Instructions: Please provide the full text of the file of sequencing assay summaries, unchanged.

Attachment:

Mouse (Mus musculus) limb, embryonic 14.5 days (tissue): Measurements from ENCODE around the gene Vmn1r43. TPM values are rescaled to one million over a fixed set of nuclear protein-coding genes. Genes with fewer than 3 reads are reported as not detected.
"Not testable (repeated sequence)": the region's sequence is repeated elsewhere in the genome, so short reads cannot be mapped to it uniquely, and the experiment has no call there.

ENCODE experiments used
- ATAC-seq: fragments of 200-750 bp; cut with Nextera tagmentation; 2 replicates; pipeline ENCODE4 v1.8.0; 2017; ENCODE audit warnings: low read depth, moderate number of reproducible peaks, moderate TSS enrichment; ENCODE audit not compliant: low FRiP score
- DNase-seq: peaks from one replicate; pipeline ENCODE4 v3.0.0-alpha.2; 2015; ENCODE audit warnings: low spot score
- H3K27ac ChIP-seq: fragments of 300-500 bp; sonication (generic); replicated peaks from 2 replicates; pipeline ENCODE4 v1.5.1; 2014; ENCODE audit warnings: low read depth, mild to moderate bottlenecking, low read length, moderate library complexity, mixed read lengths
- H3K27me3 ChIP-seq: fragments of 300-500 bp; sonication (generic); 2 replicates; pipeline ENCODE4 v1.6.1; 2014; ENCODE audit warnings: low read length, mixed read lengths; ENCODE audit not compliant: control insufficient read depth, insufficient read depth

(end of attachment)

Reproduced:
Mouse (Mus musculus) limb, embryonic 14.5 days (tissue): Measurements from ENCODE around the gene Vmn1r43. TPM values are rescaled to one million over a fixed set of nuclear protein-coding genes. Genes with fewer than 3 reads are reported as not detected.
"Not testable (repeated sequence)": the region's sequence is repeated elsewhere in the genome, so short reads cannot be mapped to it uniquely, and the experiment has no call there.

ENCODE experiments used
- ATAC-seq: fragments of 200-750 bp; cut with Nextera tagmentation; 2 replicates; pipeline ENCODE4 v1.8.0; 2017; ENCODE audit warnings: low read depth, moderate number of reproducible peaks, moderate TSS enrichment; ENCODE audit not compliant: low FRiP score
- DNase-seq: peaks from one replicate; pipeline ENCODE4 v3.0.0-alpha.2; 2015; ENCODE audit warnings: low spot score
- H3K27ac ChIP-seq: fragments of 300-500 bp; sonication (generic); replicated peaks from 2 replicates; pipeline ENCODE4 v1.5.1; 2014; ENCODE audit warnings: low read depth, mild to moderate bottlenecking, low read length, moderate library complexity, mixed read lengths
- H3K27me3 ChIP-seq: fragments of 300-500 bp; sonication (generic); 2 replicates; pipeline ENCODE4 v1.6.1; 2014; ENCODE audit warnings: low read length, mixed read lengths; ENCODE audit not compliant: control insufficient read depth, insufficient read depth